Middle Level Students are Unique

(from “Schools in the Middle” – March 2000)

Middle level students, the 11 to 14-year-olds who attend grades 5-8, experience unique physical, psychological, social, intellectual, moral, and ethical developmental characteristics. These include:

Physical Development

  • Accelerated physical development marked by increases in weight, height, heart size, lung capacity, and muscular strength
  • Maturation at varying rates of speed
  • Faster bone growth than muscle development
  • Wide range of differences in prepubertal and pubertal stages of development, with boys lagging behind girls
  • Biological development five years sooner than adolescents of the last century
  • Responsibility for sexual behavior before emotional and social maturity have occurred
  • Changes in bodily features
  • Anxiety about physical changes
  • Ravenous appetites

Psychological Development

  • Erratic and inconsistent behavior
  • Chemical and hormonal imbalances
  • Easily offended and sensitive to criticism
  • Tend to exaggerate and believe that personal problems, experiences, feelings are unique to themselves
  • Moody, restless, self-conscious, introspective
  • Searching for adult identity and acceptance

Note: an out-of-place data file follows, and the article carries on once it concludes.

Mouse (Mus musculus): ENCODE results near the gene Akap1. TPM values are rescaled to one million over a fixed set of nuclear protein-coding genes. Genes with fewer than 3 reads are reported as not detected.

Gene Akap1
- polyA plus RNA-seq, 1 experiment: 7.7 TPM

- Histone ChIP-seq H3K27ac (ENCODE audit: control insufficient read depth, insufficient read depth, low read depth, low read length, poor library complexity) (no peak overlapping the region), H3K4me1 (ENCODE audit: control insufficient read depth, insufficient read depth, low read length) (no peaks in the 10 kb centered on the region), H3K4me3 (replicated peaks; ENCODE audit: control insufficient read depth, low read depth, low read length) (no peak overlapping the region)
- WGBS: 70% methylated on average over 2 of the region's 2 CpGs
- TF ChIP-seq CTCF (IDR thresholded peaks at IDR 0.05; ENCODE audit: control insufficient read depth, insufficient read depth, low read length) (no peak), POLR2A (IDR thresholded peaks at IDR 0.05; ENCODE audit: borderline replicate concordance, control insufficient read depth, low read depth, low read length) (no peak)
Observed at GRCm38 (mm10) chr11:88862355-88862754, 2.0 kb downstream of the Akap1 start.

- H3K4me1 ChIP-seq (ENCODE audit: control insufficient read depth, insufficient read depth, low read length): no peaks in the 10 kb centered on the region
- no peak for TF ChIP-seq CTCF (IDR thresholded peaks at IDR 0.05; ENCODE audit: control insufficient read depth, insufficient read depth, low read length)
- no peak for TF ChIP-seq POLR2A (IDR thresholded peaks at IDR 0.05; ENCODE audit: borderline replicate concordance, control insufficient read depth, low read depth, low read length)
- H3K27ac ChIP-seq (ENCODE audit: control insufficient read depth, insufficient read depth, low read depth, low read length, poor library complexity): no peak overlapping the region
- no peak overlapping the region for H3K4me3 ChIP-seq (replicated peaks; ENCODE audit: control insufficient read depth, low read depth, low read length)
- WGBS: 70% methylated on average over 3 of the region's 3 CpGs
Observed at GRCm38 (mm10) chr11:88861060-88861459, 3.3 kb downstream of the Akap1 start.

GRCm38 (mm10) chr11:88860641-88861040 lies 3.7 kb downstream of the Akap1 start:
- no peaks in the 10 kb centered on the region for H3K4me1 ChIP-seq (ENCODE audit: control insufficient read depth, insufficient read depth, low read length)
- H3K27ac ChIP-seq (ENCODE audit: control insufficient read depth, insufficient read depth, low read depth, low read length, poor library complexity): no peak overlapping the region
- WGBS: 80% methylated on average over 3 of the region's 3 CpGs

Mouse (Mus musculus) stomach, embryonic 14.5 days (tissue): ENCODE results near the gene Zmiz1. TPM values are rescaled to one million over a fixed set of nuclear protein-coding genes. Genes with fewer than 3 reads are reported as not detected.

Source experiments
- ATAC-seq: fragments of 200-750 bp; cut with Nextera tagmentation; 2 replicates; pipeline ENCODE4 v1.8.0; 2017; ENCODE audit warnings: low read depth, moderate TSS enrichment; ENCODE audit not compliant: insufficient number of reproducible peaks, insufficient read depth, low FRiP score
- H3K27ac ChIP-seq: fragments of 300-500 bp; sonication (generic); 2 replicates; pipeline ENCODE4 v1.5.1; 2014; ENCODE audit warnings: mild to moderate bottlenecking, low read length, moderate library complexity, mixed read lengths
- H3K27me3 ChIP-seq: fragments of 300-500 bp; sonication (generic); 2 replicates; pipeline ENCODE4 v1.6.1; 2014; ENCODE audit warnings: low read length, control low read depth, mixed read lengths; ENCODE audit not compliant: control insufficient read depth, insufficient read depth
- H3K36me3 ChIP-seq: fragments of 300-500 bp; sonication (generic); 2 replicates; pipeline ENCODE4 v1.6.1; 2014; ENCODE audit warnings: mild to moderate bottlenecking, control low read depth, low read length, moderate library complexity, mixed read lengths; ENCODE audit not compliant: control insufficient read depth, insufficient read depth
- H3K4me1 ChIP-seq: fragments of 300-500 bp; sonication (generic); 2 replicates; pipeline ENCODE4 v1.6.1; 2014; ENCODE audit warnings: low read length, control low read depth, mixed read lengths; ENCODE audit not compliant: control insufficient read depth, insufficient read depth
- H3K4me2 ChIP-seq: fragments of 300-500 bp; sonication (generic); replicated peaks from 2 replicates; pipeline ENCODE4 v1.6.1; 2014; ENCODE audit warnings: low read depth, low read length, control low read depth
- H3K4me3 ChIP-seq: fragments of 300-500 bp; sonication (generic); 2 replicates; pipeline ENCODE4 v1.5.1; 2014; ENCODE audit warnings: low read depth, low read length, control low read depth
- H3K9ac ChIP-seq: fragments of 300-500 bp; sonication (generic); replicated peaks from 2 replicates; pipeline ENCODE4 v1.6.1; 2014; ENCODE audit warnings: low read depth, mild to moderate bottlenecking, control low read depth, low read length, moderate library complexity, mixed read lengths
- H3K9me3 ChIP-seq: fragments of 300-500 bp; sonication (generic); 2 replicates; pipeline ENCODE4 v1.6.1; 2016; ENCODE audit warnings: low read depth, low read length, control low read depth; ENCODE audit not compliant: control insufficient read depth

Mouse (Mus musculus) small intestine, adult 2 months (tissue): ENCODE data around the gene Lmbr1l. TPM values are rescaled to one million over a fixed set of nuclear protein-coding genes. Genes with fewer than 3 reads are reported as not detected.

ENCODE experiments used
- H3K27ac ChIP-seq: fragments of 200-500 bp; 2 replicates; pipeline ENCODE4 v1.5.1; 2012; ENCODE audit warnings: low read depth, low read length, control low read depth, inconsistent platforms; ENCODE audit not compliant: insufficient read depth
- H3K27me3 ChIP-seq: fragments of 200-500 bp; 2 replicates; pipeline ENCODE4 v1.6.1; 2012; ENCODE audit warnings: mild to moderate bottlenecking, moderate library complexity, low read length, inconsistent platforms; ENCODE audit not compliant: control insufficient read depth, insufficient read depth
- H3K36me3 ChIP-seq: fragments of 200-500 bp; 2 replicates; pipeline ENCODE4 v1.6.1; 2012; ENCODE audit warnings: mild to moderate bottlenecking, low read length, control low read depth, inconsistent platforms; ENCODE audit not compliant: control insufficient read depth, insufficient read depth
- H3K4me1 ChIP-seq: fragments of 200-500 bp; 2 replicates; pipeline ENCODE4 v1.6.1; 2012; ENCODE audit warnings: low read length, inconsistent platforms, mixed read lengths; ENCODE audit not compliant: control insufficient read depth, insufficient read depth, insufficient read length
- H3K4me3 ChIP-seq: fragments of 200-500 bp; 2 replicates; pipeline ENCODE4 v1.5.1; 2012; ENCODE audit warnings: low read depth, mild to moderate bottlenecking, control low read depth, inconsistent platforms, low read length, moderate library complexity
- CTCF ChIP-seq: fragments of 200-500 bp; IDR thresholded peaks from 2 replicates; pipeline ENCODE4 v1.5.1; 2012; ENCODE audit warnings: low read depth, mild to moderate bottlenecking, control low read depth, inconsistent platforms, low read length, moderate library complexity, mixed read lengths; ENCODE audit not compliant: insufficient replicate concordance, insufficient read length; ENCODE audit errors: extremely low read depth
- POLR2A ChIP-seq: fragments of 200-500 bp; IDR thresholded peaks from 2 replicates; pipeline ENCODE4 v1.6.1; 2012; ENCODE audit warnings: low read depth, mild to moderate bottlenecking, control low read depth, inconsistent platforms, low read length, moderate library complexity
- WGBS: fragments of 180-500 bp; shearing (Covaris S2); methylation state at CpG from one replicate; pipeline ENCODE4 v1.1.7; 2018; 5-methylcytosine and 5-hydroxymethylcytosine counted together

• Searching to form a conscious sense of individual uniqueness
  • Optimistic and hopeful

Social Development

  • Face traumatic conflicts due to conflicting loyalties to peer groups and family
  • May be rebellious toward parents but still strongly dependent upon parental values
  • Affected by high level of mobility in society
  • Often confused by new settings
  • Act out unusual behavior at times – aggressive, daring, boisterous, argumentative
  • Fiercely loyal to peer group values
  • Need frequent affirmation from adults
  • Establish positive social relationships with members of same and opposite sex
  • Challenge authority figures; test limits

Intellectual Development

  • Intensely curious
  • Prefer active to passive learning experiences and interaction with peers during learning activities
  • Enjoy using skills to solve real-life problems
  • Egocentric, argue to convince others; exhibit independent, critical though
  • Consider academic goals as secondary to personal and social concerns
  • Experience metacognition-the ability to know what one knows and does not know
  • Display a wide range of individual intellectual development while making the transition from the concrete-manipulatory stage to the capacity for abstract thought

Moral and Ethical Development

  • Essential idealistic with strong sense of fairness in human relationships
  • Ask large, unanswerable questions about the meaning of life
  • Reflective, analytical, and introspective about thoughts and feelings
  • Confront hard moral and ethical questions for which they are unprepared to cope